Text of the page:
Commentary by Dr. Desmond Colohan
The lead editorial in the Guardian on January 20 strongly supports the re-institution of vascular surgery services on Prince Edward Island, despite a recommendation from both the provincial Physician Resource Planning Committee and the provincial Medical Advisory Committee to the contrary.
Your editorialist seems to base his arguments primarily on comments in a recent opinion piece on the same subject. Your readers should be aware that neither of these committees is a bureaucratic puppet of government.
The PRPC is comprised primarily of physicians representing the P.E.I. Medical Society and Health P.E.I., as well as non-physician representatives from the Department of Health and the other two sponsoring organizations. The PMAC consists of 11 physicians, both elected and appointed, as well as three non-voting support staff from Health P.E.I. I can assure you, having served on PRPC and worked closely with this PMAC, that the members of these committees have the best interests of the patient at heart.
I was unable to find a position paper by the Canadian Vascular Society on the provision of vascular services, but did find a comprehensive document titled The Provision of Services for Patients with Vascular Disease, 2012 by the Vascular Society of Great Britain and Ireland. They recognize the challenge of providing vascular services to people living in smaller and more isolated communities and recommend the development of strong clinical networks, at the centre of which should be a major treatment centre, as exists in Halifax. Here are a few thoughts from that document.
1. Satisfactory provision of vascular services requires equitable patient access to both elective and emergency care. When emergency assessment and treatment are necessary, they should be available from a recognized vascular unit within one hour of travel. All elective management (for both arterial and venous disease) should be undertaken by vascular specialists.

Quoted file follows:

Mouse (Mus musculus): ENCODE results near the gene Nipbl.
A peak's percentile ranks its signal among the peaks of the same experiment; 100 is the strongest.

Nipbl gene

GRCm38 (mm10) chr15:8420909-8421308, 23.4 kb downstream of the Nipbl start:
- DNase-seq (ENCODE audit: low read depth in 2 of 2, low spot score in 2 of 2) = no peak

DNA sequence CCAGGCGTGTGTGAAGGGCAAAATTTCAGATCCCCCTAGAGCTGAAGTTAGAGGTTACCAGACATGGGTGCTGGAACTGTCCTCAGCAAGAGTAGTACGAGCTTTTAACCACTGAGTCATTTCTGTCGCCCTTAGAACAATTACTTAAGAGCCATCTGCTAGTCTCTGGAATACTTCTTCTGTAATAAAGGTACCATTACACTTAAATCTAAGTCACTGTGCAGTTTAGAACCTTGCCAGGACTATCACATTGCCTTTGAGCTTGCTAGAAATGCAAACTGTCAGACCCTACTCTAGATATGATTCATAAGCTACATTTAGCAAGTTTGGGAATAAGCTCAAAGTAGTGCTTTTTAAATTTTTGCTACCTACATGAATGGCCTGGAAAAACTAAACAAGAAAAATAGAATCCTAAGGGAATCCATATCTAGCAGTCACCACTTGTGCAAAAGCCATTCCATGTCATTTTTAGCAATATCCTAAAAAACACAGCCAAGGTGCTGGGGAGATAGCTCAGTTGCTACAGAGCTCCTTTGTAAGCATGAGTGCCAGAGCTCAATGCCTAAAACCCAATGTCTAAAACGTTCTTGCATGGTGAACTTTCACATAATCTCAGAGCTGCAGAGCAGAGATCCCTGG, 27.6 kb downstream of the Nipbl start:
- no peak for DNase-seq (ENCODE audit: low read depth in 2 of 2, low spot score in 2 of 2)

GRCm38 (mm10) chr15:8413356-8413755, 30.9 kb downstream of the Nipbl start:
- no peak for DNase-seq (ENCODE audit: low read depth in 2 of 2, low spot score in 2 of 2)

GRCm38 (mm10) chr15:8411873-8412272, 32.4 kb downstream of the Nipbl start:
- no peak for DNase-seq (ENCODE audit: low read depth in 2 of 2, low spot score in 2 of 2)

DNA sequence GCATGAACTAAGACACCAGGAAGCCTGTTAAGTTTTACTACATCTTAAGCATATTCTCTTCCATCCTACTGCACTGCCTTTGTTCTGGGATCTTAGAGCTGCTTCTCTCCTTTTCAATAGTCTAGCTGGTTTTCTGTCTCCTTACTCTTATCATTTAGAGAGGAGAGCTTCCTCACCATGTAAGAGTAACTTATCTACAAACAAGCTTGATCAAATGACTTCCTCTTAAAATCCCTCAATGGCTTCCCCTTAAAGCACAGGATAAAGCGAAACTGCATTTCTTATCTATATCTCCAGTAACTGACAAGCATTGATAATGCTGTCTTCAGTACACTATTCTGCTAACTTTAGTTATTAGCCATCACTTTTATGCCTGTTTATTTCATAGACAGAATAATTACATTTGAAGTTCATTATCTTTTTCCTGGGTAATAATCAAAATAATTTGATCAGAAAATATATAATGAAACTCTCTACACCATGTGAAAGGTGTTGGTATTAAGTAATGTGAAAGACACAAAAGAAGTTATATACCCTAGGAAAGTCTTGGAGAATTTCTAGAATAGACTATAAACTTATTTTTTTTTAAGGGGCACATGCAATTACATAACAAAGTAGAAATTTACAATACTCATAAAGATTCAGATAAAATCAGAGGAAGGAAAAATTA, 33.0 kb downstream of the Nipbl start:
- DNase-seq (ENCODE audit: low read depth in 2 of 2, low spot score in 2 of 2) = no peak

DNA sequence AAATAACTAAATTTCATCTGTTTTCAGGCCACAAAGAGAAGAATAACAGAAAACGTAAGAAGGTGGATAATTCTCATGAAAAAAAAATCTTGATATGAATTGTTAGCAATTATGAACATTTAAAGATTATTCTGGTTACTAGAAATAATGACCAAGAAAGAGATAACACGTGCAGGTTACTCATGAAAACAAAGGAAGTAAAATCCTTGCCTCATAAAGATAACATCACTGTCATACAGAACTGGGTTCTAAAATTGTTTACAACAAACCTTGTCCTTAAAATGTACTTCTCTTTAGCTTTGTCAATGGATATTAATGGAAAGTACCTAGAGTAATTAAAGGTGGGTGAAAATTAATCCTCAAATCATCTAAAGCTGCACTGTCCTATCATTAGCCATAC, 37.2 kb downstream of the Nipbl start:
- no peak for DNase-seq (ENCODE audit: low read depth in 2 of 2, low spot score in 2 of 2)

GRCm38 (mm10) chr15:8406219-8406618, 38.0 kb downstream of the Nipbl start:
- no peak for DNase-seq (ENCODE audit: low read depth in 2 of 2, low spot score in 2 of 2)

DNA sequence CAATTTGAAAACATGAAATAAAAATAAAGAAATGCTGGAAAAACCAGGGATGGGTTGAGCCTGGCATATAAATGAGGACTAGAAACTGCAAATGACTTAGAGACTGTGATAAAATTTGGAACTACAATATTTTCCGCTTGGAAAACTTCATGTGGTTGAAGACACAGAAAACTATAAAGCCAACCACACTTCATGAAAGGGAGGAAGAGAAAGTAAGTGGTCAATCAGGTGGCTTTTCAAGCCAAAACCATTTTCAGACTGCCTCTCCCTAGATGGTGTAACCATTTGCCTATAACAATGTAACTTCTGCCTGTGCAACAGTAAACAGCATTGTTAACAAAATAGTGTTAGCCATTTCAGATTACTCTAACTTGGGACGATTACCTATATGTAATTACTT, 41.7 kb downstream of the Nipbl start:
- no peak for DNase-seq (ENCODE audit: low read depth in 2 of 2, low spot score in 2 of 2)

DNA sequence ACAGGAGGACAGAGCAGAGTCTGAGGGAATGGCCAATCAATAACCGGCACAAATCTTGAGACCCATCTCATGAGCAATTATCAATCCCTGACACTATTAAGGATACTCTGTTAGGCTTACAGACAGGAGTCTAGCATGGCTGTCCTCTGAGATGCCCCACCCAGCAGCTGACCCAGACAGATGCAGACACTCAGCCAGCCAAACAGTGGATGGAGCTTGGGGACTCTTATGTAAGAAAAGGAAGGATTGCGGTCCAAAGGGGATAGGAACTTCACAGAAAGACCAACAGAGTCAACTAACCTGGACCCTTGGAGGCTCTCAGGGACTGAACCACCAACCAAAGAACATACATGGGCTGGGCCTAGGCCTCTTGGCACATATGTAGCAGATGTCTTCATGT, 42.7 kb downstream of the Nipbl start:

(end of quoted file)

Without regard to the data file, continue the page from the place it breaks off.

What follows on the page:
2. Recent studies have shown that patients may suffer unnecessary strokes or amputations unless they have access to the full range of vascular services.
3. Hospitals having a single vascular surgeon cannot be supported as it is considered to disadvantage local patients. Single-handed surgeons have limited opportunities for peer-related development or team working, and the elective vascular service is suspended when the consultant is on leave.
4. Hospitals with 2-4 vascular surgeons should be part of a clinical network and designate a single high volume arterial centre as their referral centre (Halifax). Appropriate support must be available from interventional radiologists, vascular anesthetists and other support specialties.
5. It is recommended that hospitals undertaking fewer than 33 elective abdominal aortic aneurysm interventions per year should not offer these procedures.
6. At network hospitals not designated as the acute arterial centre, all elective and emergency arterial surgery should cease and patients should be referred to the designated arterial centre hospital. A daily vascular presence must be maintained at the referring hospital (QEH) to provide care to vascular patients with non-arterial disease, those rehabilitating from arterial surgery nearer to home, and for affiliated specialties who occasionally require vascular assistance, such as kidney disease.
It would be great if we could find two altruistic and dedicated vascular surgeons who would be prepared to be on call every other night and every other weekend and prepared to restrict their practice to non-acute venous disease, as recommended in the British report.
Given the limited number of qualified vascular surgeons in Canada, about 150, as near as I can gather, setting up a limited vascular program on the Island seems like wishful thinking. While it is difficult to find a recommended vascular surgeon-to-population ratio, it appears to be about one surgeon per 200,000 of population. In the situation of 24/7 care, internists and general surgeons end up taking most of the night calls and manage patients who, in larger medical centers, would be cared for by sub-specialists, such as cardiologists, endocrinologists, vascular surgeons and neurosurgeons.
That is the reality of living on a semi-isolated, predominantly rural island. Let’s do the best we can with what we’ve got, strive to improve where we can, and continue to seek help from our neighbours in our time of need.
Dr. Desmond Colohan is a P.E.I. physician and coroner with an interest in addictions and responsible public policy.